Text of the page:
I can tell you we are going to do everything we can in the cause of peace. We have traveled hundreds of thousands of miles, and we will travel more, in the cause of peace. We have already made this a safer world. It means these young people right here--I see one here is about the age I was when I finished the fifth grade in Yorba Linda. I want them to be able to go to the mainland of China, as I did. That could not have happened when I was a youngster, but you are going to be able to do it.

The world is going to be more open. You are going to know people, wonderful people all over the world. That is one of the things we have been able to do.

I have heard a lot of you say something about "Four More Years," I simply want to say why. Why do we want four more years? So that we can continue to make this breakthrough for peace. I think I have learned how to negotiate. I think I know what we want and what they want. I think I know the next steps that can be taken. I know that we have to be strong, and yet I know that we have to negotiate.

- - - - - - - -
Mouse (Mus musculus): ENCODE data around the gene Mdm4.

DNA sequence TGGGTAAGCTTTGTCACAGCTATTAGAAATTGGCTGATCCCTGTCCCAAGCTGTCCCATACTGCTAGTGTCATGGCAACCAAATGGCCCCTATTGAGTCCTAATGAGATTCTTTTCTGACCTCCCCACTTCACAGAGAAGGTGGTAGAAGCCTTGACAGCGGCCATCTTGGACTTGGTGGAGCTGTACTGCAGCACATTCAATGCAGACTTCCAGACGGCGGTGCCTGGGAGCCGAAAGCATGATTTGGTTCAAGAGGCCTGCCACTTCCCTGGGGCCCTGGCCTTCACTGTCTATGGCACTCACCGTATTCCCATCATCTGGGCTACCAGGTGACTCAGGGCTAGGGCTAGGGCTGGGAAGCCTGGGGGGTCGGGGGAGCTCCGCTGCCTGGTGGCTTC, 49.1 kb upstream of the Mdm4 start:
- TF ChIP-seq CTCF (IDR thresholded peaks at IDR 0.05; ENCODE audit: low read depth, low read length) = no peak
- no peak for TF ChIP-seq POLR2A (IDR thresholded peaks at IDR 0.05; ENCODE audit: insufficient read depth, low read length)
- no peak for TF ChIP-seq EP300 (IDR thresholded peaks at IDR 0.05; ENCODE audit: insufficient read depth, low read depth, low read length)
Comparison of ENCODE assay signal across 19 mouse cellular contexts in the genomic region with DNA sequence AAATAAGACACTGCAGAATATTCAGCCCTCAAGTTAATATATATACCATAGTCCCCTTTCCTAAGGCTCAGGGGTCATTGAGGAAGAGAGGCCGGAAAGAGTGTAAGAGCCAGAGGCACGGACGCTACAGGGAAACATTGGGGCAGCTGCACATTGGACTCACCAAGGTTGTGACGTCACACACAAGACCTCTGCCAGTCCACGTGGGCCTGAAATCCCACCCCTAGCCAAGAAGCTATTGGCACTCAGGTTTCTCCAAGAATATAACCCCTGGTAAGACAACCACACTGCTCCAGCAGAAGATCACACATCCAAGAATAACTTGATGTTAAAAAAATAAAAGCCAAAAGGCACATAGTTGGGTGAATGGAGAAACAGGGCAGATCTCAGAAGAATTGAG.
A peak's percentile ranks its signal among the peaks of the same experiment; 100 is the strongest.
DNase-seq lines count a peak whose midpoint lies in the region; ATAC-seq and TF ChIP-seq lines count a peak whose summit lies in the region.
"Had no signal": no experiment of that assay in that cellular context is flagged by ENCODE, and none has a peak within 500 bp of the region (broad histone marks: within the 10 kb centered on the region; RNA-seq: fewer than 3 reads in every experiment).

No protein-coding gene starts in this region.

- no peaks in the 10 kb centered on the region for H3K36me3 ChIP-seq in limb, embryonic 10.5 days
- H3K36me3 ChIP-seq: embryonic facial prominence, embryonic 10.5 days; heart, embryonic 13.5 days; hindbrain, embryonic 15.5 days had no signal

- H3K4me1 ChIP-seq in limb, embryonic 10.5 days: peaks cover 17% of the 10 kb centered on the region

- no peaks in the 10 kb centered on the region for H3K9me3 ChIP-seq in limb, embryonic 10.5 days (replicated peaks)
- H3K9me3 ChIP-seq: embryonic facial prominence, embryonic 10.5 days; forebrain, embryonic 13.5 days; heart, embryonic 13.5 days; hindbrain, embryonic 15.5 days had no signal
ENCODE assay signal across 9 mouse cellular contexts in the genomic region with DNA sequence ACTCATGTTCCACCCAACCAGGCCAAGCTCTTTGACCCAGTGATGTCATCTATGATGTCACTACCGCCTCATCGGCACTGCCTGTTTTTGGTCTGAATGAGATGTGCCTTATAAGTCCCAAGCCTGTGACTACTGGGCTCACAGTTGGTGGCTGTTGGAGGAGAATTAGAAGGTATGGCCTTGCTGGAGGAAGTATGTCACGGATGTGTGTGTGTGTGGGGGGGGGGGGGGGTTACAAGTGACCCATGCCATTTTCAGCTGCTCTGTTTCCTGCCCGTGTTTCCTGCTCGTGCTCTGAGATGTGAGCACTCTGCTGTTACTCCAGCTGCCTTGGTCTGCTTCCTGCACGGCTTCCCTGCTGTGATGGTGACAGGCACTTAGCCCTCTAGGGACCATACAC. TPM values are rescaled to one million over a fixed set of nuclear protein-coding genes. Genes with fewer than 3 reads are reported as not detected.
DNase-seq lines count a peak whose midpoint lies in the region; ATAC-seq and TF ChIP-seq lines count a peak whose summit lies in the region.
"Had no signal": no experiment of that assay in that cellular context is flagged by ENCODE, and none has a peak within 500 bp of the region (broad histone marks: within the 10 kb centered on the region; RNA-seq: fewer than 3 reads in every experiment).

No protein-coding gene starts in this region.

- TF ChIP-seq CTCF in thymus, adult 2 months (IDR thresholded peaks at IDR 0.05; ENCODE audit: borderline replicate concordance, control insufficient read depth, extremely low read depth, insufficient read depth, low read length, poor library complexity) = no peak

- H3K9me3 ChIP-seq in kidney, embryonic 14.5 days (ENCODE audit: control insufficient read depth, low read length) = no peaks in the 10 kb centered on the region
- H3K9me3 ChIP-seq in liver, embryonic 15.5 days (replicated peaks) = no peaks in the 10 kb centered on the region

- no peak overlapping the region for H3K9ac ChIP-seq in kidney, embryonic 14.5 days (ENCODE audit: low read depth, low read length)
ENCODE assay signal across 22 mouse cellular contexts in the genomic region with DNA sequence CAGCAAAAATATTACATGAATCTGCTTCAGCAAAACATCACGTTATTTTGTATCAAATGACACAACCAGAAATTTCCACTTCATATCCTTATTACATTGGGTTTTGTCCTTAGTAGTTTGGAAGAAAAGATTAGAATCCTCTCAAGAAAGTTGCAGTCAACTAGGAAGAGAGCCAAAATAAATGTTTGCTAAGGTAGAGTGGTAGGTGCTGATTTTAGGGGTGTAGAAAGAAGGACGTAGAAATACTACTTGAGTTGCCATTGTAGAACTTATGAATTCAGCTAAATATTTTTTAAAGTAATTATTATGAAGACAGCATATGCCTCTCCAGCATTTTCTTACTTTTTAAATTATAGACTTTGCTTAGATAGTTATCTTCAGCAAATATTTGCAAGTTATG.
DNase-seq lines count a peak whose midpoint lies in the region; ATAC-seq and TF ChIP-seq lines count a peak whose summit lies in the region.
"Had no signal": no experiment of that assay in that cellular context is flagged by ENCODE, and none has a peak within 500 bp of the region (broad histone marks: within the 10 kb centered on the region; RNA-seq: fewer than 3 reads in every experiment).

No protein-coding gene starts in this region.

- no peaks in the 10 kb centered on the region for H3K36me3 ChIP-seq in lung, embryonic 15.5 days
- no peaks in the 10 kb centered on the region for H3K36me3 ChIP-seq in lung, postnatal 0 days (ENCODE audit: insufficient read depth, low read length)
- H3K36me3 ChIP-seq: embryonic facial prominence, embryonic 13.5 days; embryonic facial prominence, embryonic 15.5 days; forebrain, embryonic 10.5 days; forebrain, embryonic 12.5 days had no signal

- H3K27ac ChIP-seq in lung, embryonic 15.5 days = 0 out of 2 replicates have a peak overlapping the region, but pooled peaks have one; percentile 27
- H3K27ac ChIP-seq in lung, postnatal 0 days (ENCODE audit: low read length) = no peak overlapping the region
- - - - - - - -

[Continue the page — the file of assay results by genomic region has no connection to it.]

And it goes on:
With that experience, I want to have the chance to continue the work that we have done so that the world can be safer, so that we can reduce the burden of arms, so that we can have a real peace in the world that will last longer than a generation.

This is what the goal is all about: so that we can have here in America an America in which we can have jobs without inflation, without war, in which we can have an attack on all the problems of the environment and health and education that we want to work on, make this a better country, a freer country, and one primarily of opportunity.